He is one of seven survivors of the S-21 detention centre where 15,000 people were exterminated. He survived by painting portraits of Pol Pot and other leaders of the Communist revolution. Today, his works are hanging on the walls of the former prison, a testimony to the Cambodian tragedy.
Phnom Penh (AsiaNews/RFA) – Vann Nath, a noted Cambodian artist who survived the Khmer Rouge's torture and execution center by painting portraits of its brutal leaders, died on Monday aged 66, his family said.
Vann Nath, whose paintings later exposed to the world the horrific torture committed by the hard-line communist movement between 1975 and 1979, had been battling kidney and lung ailments for several years.
He fell into a coma late last month after suffering a heart attack, his immediate family members said.
"He had been long suffering from kidney failure and lung disease," his son, Vann Chanarong, said. "My father died around 12.45pm [Cambodian time]."
"His death is going to be a huge loss for Cambodia's history," his son-in-law, Lon Nara, said.
Vann Nath's grieving widow, Kith Eng, said his chronic illnesses stemmed from the torture he suffered at Tuol Sleng or S-21 prison, where around 15,000 people were killed as the Khmer Rouge sought to eliminate perceived enemies of the revolution.
Vann Nath was the first of the survivors of the prison to testify before a U.N.-backed tribunal trying members of the Khmer Rouge regime on war crimes charges.
Eating beside corpses
He described at a hearing in 2009 how hunger drove him to eat insects, saying he and others at the prison also ate food beside corpses of starved fellow prisoners.
"The conditions were so inhumane and the food was so little," Vann Nath told the tribunal, as he broke down in tears. "I even thought eating human flesh would be a good meal."
Following his testimony, the tribunal sentenced the overseer of the Tuol Sleng prison, Kaing Guek Eav, also known as Comrade Duch, to 30 years in prison last July for crimes against humanity, torture, and premeditated murder.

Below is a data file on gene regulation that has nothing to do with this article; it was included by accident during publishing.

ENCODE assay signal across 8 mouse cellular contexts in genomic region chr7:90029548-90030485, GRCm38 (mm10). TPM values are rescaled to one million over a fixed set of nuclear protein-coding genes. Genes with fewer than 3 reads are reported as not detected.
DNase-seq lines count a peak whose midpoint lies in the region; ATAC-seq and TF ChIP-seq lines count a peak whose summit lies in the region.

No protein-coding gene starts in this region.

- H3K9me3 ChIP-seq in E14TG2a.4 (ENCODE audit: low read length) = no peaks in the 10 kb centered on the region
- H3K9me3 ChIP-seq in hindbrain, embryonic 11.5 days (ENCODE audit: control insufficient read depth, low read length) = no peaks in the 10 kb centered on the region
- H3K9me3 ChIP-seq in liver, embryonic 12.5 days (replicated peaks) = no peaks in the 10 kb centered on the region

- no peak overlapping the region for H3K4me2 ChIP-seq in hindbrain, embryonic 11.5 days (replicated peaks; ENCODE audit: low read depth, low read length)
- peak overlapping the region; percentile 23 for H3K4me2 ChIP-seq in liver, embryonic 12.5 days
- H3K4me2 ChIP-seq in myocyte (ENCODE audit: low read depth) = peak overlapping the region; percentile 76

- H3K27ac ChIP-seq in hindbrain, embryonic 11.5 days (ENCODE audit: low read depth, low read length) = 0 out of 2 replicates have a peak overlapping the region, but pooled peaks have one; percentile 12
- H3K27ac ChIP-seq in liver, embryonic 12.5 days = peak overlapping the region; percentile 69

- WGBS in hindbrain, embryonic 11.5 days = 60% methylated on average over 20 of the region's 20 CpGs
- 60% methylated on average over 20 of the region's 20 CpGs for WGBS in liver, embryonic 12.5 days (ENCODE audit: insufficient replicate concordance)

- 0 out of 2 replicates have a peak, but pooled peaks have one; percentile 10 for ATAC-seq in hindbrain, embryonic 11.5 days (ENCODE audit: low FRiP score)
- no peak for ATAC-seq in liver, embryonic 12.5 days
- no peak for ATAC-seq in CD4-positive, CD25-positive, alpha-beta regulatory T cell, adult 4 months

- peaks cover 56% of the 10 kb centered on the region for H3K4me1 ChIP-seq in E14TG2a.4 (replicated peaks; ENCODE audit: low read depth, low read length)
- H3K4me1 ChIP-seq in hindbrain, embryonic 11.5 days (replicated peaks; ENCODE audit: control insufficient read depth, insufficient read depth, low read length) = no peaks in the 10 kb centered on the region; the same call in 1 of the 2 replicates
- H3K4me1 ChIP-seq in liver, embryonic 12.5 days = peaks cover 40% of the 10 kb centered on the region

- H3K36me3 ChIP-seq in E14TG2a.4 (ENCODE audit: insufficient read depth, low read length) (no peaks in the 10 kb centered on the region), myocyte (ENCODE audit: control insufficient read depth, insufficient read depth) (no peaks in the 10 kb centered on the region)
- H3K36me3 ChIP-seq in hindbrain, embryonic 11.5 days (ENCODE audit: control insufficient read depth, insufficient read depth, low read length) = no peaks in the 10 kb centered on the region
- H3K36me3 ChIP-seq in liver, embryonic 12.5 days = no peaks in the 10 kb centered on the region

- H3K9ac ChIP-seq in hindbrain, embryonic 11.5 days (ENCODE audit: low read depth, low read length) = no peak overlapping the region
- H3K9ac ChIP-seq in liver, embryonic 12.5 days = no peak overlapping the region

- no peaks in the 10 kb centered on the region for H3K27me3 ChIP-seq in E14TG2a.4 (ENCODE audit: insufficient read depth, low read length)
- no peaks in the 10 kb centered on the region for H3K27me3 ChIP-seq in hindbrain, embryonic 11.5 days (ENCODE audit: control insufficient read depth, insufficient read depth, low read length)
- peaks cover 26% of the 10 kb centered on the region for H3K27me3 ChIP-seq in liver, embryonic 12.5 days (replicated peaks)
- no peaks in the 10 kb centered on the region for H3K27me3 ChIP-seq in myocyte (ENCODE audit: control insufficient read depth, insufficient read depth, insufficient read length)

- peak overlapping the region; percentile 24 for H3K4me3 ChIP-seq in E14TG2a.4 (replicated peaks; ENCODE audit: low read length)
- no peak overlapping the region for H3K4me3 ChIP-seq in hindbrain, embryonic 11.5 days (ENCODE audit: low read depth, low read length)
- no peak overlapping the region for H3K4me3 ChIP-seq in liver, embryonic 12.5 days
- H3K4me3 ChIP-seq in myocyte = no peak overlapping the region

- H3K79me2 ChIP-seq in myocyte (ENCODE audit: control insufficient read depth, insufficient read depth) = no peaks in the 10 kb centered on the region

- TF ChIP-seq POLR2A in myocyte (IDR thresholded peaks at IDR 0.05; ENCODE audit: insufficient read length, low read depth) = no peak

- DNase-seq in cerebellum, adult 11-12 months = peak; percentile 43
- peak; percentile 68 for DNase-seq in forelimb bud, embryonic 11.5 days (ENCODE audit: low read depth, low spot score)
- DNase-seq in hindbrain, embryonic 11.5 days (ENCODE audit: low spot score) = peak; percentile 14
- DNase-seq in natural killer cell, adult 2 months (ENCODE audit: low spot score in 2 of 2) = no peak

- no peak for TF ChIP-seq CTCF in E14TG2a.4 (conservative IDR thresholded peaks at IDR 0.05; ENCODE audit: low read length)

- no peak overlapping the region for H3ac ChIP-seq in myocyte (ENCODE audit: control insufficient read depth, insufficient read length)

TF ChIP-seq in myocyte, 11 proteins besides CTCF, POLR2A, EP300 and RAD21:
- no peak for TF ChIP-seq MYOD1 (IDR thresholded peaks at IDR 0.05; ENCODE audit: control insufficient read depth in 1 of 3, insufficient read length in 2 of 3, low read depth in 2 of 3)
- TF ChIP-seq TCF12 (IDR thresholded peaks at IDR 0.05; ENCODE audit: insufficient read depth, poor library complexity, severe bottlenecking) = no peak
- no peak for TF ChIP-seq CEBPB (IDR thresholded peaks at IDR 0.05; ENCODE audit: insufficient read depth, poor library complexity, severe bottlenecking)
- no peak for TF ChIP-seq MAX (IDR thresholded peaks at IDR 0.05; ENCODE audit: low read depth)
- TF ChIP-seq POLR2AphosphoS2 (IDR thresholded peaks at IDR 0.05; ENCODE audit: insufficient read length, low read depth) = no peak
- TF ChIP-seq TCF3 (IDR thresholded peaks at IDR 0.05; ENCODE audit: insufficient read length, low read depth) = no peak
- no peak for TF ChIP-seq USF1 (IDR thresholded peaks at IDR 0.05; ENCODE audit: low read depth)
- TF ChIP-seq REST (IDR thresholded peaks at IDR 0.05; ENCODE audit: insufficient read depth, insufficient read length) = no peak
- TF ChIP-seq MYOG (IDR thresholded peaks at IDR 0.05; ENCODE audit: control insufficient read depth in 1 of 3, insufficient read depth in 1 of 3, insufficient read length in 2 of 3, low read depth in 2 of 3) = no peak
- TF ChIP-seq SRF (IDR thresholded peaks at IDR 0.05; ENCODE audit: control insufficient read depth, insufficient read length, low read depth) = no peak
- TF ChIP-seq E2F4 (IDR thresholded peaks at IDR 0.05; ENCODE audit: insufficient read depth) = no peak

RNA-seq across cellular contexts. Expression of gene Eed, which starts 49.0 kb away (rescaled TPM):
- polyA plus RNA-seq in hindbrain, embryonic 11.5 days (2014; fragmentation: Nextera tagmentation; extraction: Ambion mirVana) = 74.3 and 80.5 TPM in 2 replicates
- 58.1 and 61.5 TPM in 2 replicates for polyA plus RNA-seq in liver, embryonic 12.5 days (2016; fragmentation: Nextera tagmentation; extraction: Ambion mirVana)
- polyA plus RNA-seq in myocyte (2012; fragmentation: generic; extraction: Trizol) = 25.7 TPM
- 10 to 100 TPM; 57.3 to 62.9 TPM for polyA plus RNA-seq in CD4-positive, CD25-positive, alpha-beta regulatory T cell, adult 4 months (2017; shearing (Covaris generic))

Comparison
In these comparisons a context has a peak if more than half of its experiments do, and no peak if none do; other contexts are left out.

Vann Nath survived Tuol Sleng prison due to his painting skills, as he was forced to produce portraits of Pol Pot and other Khmer Rouge leaders, escaping what was known as the "Killing Fields."
Vann Nath's death leaves only two surviving Tuol Sleng prison inmates.
"He should have waited to see if justice was done at the trial of the Khmer Rouge leaders," said Chum Mey, 80, one of the two survivors. "He should not have passed away without knowing the truth yet."
“Van Nath had painted and drawn many pictures about the S-21 prison for the younger generation," Chum Mey said.
Neth Pheaktra, spokesman for the Extraordinary Chambers in the Courts of Cambodia (ECCC), as the tribunal is formally known, said Vann Nath's death was a "huge loss" to the tribunal as it forges ahead with its hearings.
"He was an important witness of the trial."
Hong Kim Soun, civil party lawyer of the ECCC, said Vann Nath's death is a timely reminder for the tribunal to speed up its hearings.
“The trial has been delayed and the victims are dying one by one," he said. "And by comparison, the accused persons have been receiving more support for health and security or safety than the victims.
"Even though there are so many victims that make the court impossible to provide such security support, a prolonged waiting for justice, to see that justice is done, is almost useless for those who died before the court get its job done.”
Vann Nath, born in 1946, was trained as an artist but had to work at a cooperative farm after the Khmer Rouge seized power in April 1975.
He was accused of being an enemy of the regime in 1978 and imprisoned at Tuol Sleng, and kept there until January 1979 when the regime fled ahead of invading Vietnamese troops, who found only seven inmates alive at the prison.
He later painted images of torture and wrote a memoir of his year spent there.
The Khmer Rouge's radical policies left up to two million people dead through overwork, disease, malnutrition and execution.
The original article was published on the Radio Free Asia website.